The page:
December 12, 1917 – Flanagan celebrated last Mass as assistant pastor, St. Philomena. Relieved of all parish duties.
May 8, 1919 – Flanagan became a citizen of United States of America.
February 24, 1920 – Articles of Incorporation for Father Flanagan’s Boys’ Home filed with state of Nebraska.
Summer 1921 – Began construction of five buildings on Overlook Farm: two school buildings, two dormitories, and a refectory/dining hall.
October 17-22, 1921 – Father Flanagan’s Boys’ Home moved to Overlook Farm.
July 2, 1922 – Elected president of Omaha Welfare Board.
September 1925 – Inauguration of periodical radio broadcasts for Father Flanagan broadcast over WOAW, sponsored by Woodmen of the World Insurance.
March 1927 – Father Flanagan moved into new home, Father Flanagan House.
October 12, 1930 – Radio program ”Voice of the Homeless Boy” expanded outside of Omaha.
October 23, 1937 – Flanagan appointed Domestic Prelate with title of “Right Reverend Monsignor” by His Holiness, Pope Pius XI.
November 21, 1937 – Investiture service for Father Flanagan to Monsignor, Boys Town Auditorium.
December 2, 1937 – Appointed to Childrens’ Committee of National Conference of Catholic Charities.
February 20, 1939 – Honorary Life Member of the Boys’ Republic of Arlington, Virginia.
June 26, 1939 – Father Flanagan received First Annual Humanitarian Award from Variety Clubs International. Presented by founder, John W. Harris, at Fontenelle Hotel, Omaha, Nebraska.
November 1939 – Father Flanagan appointed to Board of Diocesan Consultors to succeed Monsignor A. M. Colaneri.
April 2, 1941 – Father Flanagan appointed by governor of California to Governor’s Committee on the Whittier State School.
May 27, 1942 – Father Flanagan received certificate for Distinguished Service on Behalf of the National War Savings Program, U.S. Treasury Department.
November 3, 1942 – Father Flanagan began weeklong war bond tour, during which he sold almost $3 million in bonds.
February 1944 – Father Flanagan made life member of the National Humanitarian Award Committee, Variety Clubs International.
September 5, 1944 – Certificate of Service from U.S. Navy, Letter from Secretary of the Navy, James Forrestal to Father Flanagan.
October 17, 1944 – Father Flanagan received letter naming him Number One War Dad in America by the National Council, American War Dads.
February 1, 1946 – Father Flanagan named to National Panel for Study of Juvenile Delinquency Problems by U.S. Attorney General Tom Clark.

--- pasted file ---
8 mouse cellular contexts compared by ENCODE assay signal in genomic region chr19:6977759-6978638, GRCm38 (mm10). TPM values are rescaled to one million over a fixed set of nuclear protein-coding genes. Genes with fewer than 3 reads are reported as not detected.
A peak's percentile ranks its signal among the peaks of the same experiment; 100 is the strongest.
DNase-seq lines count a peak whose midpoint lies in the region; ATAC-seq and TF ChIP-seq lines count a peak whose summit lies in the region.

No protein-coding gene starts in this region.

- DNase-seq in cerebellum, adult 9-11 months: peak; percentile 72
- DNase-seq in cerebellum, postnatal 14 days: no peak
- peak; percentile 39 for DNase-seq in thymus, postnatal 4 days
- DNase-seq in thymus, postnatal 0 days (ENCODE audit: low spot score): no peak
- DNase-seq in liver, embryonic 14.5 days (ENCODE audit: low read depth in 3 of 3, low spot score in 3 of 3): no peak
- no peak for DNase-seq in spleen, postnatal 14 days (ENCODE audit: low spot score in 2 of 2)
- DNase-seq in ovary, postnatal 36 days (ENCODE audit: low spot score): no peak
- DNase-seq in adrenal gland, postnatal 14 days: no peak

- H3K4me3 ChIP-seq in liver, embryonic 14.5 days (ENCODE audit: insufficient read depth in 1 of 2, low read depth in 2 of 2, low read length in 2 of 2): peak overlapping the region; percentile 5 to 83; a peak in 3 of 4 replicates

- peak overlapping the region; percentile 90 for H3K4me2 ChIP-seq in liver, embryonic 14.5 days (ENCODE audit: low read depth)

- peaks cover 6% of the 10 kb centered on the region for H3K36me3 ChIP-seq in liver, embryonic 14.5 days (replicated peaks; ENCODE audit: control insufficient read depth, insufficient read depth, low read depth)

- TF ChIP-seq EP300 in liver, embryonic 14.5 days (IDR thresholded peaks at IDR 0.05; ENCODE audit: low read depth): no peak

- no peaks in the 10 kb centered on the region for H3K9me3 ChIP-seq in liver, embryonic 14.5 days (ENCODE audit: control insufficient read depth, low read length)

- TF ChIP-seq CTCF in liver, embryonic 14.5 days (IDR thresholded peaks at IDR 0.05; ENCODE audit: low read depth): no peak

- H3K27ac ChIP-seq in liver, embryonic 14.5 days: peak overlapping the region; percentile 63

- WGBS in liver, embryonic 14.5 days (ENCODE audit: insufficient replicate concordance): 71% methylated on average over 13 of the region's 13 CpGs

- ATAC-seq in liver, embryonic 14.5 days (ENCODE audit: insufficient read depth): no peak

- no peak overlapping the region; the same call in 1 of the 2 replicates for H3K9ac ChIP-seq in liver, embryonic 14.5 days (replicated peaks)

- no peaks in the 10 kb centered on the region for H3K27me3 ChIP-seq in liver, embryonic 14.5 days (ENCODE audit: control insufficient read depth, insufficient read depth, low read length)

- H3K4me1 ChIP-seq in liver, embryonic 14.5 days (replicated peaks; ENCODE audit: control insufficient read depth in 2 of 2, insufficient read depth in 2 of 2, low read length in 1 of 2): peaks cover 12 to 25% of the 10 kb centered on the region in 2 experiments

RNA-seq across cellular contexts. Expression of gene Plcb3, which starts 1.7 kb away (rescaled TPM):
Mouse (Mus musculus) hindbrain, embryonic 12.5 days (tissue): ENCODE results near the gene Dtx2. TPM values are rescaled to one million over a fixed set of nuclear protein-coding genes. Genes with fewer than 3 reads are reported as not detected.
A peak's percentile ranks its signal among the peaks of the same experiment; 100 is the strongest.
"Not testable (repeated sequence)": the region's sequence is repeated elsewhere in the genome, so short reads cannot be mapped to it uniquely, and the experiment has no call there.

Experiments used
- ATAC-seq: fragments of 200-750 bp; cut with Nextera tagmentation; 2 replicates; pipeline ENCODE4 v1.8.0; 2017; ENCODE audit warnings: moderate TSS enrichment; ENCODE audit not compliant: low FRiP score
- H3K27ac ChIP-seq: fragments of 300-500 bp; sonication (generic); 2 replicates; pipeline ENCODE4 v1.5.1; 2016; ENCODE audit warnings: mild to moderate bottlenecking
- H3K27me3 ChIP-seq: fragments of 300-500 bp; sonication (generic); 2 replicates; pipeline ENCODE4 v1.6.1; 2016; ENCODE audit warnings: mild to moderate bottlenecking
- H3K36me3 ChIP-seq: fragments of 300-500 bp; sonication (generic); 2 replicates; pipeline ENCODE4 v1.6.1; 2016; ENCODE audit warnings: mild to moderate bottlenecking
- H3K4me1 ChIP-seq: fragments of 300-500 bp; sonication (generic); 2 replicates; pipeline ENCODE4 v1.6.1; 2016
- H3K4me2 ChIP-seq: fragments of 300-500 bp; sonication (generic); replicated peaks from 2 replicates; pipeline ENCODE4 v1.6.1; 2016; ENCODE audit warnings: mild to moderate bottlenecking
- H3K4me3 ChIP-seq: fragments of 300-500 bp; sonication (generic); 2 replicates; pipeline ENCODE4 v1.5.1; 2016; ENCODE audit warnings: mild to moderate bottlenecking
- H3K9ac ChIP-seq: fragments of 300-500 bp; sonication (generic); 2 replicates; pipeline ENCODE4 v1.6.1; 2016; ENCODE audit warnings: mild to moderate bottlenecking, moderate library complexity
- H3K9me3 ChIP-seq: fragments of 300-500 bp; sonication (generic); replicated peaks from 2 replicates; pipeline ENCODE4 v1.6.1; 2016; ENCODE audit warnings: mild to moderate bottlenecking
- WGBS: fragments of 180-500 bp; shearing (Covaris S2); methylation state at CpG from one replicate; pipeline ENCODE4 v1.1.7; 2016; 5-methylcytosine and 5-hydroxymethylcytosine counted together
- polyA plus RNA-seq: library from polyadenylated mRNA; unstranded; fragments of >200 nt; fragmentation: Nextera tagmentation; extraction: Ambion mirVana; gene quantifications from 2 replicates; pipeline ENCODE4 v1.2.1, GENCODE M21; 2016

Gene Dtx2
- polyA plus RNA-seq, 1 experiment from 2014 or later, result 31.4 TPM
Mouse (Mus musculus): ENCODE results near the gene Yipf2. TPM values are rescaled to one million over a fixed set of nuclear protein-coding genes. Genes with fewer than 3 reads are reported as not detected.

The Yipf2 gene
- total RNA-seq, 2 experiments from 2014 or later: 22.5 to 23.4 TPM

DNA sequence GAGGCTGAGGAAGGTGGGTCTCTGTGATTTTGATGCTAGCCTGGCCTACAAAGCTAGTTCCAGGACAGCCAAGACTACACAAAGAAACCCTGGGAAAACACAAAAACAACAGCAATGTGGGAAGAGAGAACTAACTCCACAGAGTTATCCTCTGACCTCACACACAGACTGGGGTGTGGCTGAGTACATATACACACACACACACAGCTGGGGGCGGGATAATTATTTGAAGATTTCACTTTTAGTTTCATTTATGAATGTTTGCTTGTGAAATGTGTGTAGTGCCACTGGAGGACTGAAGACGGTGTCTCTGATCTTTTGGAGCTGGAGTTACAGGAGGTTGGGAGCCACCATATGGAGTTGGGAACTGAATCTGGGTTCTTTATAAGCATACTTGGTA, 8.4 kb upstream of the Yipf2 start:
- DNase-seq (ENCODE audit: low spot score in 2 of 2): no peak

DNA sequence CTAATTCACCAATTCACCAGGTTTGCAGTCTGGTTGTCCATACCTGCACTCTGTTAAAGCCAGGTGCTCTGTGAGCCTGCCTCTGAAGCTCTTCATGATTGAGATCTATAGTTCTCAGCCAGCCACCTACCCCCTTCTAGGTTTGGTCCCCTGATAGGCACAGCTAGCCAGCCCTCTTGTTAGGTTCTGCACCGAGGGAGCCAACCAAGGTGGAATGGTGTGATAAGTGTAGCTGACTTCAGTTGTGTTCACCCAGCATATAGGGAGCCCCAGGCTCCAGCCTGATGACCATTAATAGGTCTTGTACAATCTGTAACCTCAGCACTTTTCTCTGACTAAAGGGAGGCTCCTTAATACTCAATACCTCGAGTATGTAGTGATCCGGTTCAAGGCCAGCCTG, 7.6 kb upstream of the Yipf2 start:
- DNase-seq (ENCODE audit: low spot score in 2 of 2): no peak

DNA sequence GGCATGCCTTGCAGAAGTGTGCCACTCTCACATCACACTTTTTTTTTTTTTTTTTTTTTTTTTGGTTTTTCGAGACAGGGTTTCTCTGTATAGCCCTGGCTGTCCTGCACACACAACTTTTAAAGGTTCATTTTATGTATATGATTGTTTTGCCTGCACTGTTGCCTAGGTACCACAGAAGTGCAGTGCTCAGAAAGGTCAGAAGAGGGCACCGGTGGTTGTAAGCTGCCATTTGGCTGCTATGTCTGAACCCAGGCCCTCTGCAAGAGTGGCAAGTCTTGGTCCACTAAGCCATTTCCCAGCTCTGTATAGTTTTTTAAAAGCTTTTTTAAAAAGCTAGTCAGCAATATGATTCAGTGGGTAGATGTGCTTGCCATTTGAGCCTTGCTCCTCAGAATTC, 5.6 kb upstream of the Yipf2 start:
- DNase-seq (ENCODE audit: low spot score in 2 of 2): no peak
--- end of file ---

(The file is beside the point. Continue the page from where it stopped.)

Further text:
April 7, 1946 – Father Flanagan appointed member of the Naval Civilian Committee by Secretary of the Navy, James Forrestal.
November 1, 1946 – Father Flanagan received the Kiwanis Medal for Distinguished Service from Kiwanis Club of Lincoln, Nebraska.
February 28, 1947 – Father Flanagan received an invitation from Secretary of War Robert P. Patterson to tour Japan on behalf of war orphans, etc.
April 7, 1947 – Father Flanagan left Omaha for Japan and Korea at invitation of Secretary of War Robert Patterson and General Douglas MacArthur regarding juvenile welfare.
July 8-11, 1947 – Father Flanagan went to Washington, D.C., to report to Secretary of War and Navy and President Harry S. Truman.
May 15, 1948 – Died, Berlin, Germany.
May 17, 1948 – Funeral for Monsignor Edward Joseph Flanagan in Berlin Cathedral. Conrad Cardinal V on Preysing, Bishop of Berlin, officiated.
May 21, 1948 – Funeral for Edward Joseph Flanagan in The Chapel of the Immaculate Conception, Dowd Memorial Chapel, Boys Town, Nebraska.
Steps Toward Canonization
by Thomas Lynch
Attaining sainthood follows three phases and four steps of recognition. The phases are pre-diocesan, diocesan, and Roman. The levels of recognition are (in sequential order) Servant of God, Venerable, Blessed, and Saint.
The pre-diocesan phase requires a spontaneous or groundswell of devotion. The Father Flanagan League: Society of Devotion initiated this first phase of the process.
Omaha archbishop George Lucas initiated the second phase by appointing a tribunal to investigate the life and virtues of Father Flanagan. This is the diocesan phase, during which the candidate is recognized as Servant of God. In a formal ceremony during June 2015, the archbishop advanced the cause to the Vatican for further investigation.
Currently, Father Flanagan is in the Roman phase. A tribunal appointed by the Vatican further investigates the life and virtues of Father Flanagan and the miracles associated with him. The canonization process takes many years. To be canonized a saint, there must be proof of at least two miracles attributed to Father Flanagan that have occurred after his death.
The Vatican determines whether he would be recognized as Venerable based on investigation of miracles attributed to Father Flanagan after his death. After being recognized as Venerable, additional miracles (miracles not already submitted for his canonization cause) must be submitted and verified for Father Flanagan to be formally recognized as Blessed. After the tribunal makes recommendations to the pope, he decides whether to declare the priest a saint of the church. Confirmation of sainthood is then scheduled for an official ceremony at a later date.
This article was printed in the March/April 2017 edition of Omaha Magazine.